A couple days ago I saw this tweet.

Pretty cool! Let’s see why

Two terms are easy to deal with:

and

But why is

One way to prove this is via the inverse trigonometric identity

In this case

Because and are between 0 and , .

I didn’t use this approach on my first attempt to solve the problem. (To be honest, I didn’t know this identity existed before finding it online.) I used geometry and trigonometry. We are interested in the angle in the diagram below.

The law of cosines tells us that

This implies that and hence

(I wonder if there is a year of tau coming up sooner than the year 112233.)

Update: I just saw that Cut-the-Knot has a page devoted to this topic too.

### Like this:

Like Loading...

*Related*

I think of this in terms of complex numbers: (1+2i)(1+3i) = -5 + 5i. Taking arguments of the complex numbers gives arg (1+2i) + arg(1+3i) = arg(-5 + 5i). Recalling that arg(a+bi) = arctan (b/a) gives what you’re looking for.

By:

Michael Lugoon September 9, 2013at 3:35 pm

Nice! Thanks.

By:

Dave Richesonon September 9, 2013at 3:37 pm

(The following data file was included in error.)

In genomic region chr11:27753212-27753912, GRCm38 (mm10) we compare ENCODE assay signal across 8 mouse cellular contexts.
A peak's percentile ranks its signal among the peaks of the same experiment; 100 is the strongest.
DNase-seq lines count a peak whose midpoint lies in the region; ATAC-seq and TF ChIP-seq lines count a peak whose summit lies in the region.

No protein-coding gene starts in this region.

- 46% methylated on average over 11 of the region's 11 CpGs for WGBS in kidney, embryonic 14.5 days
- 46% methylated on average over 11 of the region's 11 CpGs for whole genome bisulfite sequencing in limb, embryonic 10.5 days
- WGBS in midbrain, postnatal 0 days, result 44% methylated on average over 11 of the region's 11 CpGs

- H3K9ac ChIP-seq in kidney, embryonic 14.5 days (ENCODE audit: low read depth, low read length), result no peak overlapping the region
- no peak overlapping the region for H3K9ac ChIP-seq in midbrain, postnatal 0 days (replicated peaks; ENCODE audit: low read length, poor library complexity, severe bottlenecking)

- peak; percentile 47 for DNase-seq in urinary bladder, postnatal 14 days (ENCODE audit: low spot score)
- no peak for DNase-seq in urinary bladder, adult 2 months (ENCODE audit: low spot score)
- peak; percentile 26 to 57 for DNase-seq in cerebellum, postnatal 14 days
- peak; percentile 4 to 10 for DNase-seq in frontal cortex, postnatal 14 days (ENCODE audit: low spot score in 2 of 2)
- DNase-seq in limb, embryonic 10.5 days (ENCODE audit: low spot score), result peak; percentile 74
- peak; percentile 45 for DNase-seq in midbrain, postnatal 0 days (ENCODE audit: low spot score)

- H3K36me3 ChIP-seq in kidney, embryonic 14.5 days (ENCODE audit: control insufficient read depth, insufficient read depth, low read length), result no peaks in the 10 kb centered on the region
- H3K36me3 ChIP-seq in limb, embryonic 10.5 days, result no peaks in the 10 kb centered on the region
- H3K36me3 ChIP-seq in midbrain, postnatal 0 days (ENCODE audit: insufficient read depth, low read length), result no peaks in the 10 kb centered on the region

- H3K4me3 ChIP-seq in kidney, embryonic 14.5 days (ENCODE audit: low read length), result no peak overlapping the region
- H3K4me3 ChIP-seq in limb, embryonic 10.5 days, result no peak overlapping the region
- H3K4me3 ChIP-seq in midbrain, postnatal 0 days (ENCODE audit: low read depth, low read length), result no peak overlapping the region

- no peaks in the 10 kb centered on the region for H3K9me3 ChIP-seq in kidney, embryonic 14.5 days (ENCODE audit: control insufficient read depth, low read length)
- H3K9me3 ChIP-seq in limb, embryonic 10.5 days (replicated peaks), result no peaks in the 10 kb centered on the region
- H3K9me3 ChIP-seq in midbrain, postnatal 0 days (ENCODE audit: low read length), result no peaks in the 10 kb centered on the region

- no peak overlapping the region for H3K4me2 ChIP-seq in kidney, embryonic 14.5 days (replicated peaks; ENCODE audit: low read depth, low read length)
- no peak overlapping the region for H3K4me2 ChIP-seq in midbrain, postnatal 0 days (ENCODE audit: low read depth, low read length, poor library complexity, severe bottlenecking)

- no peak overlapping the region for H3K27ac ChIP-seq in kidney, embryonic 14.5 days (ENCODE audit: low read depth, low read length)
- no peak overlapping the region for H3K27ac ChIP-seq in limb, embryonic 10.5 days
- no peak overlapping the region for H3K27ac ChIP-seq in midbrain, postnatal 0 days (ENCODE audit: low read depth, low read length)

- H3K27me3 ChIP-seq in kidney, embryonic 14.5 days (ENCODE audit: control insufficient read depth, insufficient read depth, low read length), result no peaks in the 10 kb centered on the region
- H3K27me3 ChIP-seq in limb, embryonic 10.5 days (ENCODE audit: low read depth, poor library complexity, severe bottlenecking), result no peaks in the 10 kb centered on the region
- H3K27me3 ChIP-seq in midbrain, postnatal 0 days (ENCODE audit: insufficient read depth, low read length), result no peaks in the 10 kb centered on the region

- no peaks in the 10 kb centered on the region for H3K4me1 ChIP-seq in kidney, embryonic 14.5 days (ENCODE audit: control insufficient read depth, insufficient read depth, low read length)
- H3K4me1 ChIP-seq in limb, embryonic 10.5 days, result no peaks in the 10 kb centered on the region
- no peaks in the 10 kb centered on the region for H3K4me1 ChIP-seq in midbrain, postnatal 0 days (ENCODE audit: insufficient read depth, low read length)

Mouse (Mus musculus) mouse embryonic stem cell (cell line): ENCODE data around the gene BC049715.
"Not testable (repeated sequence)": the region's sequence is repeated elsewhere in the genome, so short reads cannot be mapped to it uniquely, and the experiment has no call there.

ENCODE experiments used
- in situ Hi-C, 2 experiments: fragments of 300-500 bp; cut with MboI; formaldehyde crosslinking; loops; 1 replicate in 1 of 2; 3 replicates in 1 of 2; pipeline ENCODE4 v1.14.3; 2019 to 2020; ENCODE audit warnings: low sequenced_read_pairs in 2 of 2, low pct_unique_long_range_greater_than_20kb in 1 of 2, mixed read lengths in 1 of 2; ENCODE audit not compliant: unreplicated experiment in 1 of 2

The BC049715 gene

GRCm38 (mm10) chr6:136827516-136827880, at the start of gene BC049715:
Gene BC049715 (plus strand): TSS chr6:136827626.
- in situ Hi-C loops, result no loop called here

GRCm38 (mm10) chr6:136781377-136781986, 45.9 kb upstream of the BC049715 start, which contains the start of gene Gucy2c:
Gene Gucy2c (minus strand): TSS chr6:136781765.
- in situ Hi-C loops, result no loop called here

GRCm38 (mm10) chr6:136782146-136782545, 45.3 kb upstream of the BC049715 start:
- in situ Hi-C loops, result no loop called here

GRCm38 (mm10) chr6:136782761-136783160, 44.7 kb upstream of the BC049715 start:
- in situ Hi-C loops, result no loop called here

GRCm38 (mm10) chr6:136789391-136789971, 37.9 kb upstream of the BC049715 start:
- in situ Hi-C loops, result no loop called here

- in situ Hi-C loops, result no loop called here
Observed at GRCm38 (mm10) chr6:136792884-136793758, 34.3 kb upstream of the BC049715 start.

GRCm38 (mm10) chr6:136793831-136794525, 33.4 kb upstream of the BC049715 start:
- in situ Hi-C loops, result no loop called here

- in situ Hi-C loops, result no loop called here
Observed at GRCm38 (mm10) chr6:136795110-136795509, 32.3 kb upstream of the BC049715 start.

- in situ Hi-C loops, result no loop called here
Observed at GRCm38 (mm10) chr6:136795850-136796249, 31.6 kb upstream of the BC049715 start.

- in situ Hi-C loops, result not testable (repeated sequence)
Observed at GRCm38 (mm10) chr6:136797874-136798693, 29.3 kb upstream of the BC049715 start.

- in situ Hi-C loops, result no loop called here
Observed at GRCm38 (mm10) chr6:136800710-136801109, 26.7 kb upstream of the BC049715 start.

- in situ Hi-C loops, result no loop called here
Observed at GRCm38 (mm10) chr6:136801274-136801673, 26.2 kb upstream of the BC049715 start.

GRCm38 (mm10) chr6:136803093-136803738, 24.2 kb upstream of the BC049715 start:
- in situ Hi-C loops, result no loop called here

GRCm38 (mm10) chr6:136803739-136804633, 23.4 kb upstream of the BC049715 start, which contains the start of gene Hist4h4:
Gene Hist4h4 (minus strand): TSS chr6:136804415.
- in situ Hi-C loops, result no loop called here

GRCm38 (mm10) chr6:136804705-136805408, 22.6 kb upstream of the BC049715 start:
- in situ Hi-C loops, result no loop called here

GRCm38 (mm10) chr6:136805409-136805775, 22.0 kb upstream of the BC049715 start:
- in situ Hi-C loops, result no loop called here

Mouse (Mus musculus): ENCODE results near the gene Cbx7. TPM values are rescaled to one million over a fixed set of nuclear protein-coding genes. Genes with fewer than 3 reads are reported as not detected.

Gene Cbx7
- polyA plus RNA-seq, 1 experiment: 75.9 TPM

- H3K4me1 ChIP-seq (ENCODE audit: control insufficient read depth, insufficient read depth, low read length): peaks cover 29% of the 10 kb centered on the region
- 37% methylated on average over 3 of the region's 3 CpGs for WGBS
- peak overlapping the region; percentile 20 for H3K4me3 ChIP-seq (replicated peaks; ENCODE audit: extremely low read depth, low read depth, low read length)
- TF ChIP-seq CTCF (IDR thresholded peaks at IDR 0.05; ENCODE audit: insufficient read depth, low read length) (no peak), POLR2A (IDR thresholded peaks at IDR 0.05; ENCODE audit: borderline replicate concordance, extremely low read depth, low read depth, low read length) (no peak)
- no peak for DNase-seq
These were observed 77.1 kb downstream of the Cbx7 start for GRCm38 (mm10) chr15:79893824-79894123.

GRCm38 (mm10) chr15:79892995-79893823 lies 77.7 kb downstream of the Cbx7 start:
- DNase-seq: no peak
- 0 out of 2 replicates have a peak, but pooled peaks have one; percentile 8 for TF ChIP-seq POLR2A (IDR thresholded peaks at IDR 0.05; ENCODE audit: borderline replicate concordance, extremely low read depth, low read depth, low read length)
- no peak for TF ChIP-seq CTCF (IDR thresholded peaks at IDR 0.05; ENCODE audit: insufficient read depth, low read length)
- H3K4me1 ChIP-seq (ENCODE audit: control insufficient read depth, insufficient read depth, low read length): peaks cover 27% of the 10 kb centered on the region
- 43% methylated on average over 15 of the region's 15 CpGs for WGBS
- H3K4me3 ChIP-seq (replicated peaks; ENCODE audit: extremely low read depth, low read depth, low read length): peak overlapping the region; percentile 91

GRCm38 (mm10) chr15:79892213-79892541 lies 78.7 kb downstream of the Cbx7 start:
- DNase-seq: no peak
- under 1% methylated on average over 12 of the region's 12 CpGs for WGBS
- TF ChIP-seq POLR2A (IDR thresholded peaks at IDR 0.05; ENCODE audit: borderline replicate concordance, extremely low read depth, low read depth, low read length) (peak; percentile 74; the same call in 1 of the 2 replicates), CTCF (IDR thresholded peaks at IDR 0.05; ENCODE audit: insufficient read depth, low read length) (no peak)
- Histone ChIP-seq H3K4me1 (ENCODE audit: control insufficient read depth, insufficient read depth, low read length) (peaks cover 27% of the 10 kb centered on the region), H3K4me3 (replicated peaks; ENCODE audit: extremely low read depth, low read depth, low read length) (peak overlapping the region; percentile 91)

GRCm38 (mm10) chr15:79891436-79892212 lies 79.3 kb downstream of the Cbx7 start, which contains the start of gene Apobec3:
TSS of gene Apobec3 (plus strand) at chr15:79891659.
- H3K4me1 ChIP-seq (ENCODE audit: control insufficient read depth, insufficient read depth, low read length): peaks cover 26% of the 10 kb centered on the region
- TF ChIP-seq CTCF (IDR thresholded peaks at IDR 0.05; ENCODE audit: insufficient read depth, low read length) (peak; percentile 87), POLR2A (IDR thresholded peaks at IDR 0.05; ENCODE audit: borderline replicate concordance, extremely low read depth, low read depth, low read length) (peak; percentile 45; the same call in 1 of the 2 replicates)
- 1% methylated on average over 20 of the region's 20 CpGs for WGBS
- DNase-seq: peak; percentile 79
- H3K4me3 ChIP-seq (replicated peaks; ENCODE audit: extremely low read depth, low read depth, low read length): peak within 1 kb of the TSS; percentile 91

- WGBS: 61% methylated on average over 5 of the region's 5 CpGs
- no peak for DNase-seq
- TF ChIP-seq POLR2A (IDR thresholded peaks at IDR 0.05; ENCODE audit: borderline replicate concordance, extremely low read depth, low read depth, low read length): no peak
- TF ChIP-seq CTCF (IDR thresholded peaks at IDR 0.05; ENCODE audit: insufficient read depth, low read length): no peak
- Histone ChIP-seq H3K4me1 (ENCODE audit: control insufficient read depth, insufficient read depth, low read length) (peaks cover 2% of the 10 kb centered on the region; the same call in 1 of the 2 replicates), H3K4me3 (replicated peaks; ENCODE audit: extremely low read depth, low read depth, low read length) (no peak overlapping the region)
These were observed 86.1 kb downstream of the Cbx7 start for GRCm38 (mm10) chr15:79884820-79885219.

tan(A+B) = (tan(A) + tan(B)) / (1 – tan(A) * tan(B))

So, tan(arctan(2) + arctan(3)) = (2 + 3) / (1 – 2 * 3) = -1

=> arctan(2) + arctan(3) = (3/4) * pi

By:

lzyersteon September 30, 2013at 1:58 pm

cos theta = – 1/ sqrt(2) and not 1/sqrt(2)

By:

kali prasad tripathyon November 4, 2013at 8:49 am

Cosine value should be negative to make the resulting angle 3pi/4.

By:

John Molokachon January 1, 2014at 3:20 pm

Right—thanks! Good catch.

By:

Dave Richesonon January 26, 2014at 2:43 pm

If tanA, tanB, and tanC are nonzero, then tanA + tanB + tanC = tanA*tanB*tanC if and only if A + B + C = Pi*K, where k is some integer. This together with the fact that 1 + 2 + 3 = 1*2*3 immediately gives arctan1 + arctan2 + arctan3 = Pi.

By:

Shahen Mirzoyanon September 19, 2014at 5:49 pm